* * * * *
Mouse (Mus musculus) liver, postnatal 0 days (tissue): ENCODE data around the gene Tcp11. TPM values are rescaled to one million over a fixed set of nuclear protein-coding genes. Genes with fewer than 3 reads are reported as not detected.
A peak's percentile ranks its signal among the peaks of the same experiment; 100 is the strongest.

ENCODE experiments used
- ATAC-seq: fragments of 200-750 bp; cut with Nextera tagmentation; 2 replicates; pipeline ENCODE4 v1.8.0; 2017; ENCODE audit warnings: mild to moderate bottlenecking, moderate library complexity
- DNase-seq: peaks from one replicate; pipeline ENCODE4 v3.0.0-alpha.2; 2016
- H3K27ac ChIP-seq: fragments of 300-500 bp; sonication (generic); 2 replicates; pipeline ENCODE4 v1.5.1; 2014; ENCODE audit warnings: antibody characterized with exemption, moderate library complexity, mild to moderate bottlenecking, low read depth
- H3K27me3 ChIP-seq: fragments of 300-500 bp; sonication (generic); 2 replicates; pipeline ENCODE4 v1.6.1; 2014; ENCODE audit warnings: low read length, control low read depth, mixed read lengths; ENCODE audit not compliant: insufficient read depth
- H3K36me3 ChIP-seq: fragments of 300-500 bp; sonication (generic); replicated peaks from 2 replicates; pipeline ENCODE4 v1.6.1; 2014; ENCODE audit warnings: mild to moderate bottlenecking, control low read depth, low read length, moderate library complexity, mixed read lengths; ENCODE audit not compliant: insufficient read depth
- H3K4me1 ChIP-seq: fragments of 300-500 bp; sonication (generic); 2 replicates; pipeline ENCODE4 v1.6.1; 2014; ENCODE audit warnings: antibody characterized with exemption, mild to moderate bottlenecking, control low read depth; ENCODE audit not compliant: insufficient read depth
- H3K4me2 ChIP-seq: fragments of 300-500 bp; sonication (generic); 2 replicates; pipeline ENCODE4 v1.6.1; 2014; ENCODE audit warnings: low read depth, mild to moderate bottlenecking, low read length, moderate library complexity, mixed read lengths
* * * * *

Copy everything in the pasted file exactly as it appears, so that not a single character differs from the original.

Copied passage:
Mouse (Mus musculus) liver, postnatal 0 days (tissue): ENCODE data around the gene Tcp11. TPM values are rescaled to one million over a fixed set of nuclear protein-coding genes. Genes with fewer than 3 reads are reported as not detected.
A peak's percentile ranks its signal among the peaks of the same experiment; 100 is the strongest.

ENCODE experiments used
- ATAC-seq: fragments of 200-750 bp; cut with Nextera tagmentation; 2 replicates; pipeline ENCODE4 v1.8.0; 2017; ENCODE audit warnings: mild to moderate bottlenecking, moderate library complexity
- DNase-seq: peaks from one replicate; pipeline ENCODE4 v3.0.0-alpha.2; 2016
- H3K27ac ChIP-seq: fragments of 300-500 bp; sonication (generic); 2 replicates; pipeline ENCODE4 v1.5.1; 2014; ENCODE audit warnings: antibody characterized with exemption, moderate library complexity, mild to moderate bottlenecking, low read depth
- H3K27me3 ChIP-seq: fragments of 300-500 bp; sonication (generic); 2 replicates; pipeline ENCODE4 v1.6.1; 2014; ENCODE audit warnings: low read length, control low read depth, mixed read lengths; ENCODE audit not compliant: insufficient read depth
- H3K36me3 ChIP-seq: fragments of 300-500 bp; sonication (generic); replicated peaks from 2 replicates; pipeline ENCODE4 v1.6.1; 2014; ENCODE audit warnings: mild to moderate bottlenecking, control low read depth, low read length, moderate library complexity, mixed read lengths; ENCODE audit not compliant: insufficient read depth
- H3K4me1 ChIP-seq: fragments of 300-500 bp; sonication (generic); 2 replicates; pipeline ENCODE4 v1.6.1; 2014; ENCODE audit warnings: antibody characterized with exemption, mild to moderate bottlenecking, control low read depth; ENCODE audit not compliant: insufficient read depth
- H3K4me2 ChIP-seq: fragments of 300-500 bp; sonication (generic); 2 replicates; pipeline ENCODE4 v1.6.1; 2014; ENCODE audit warnings: low read depth, mild to moderate bottlenecking, low read length, moderate library complexity, mixed read lengths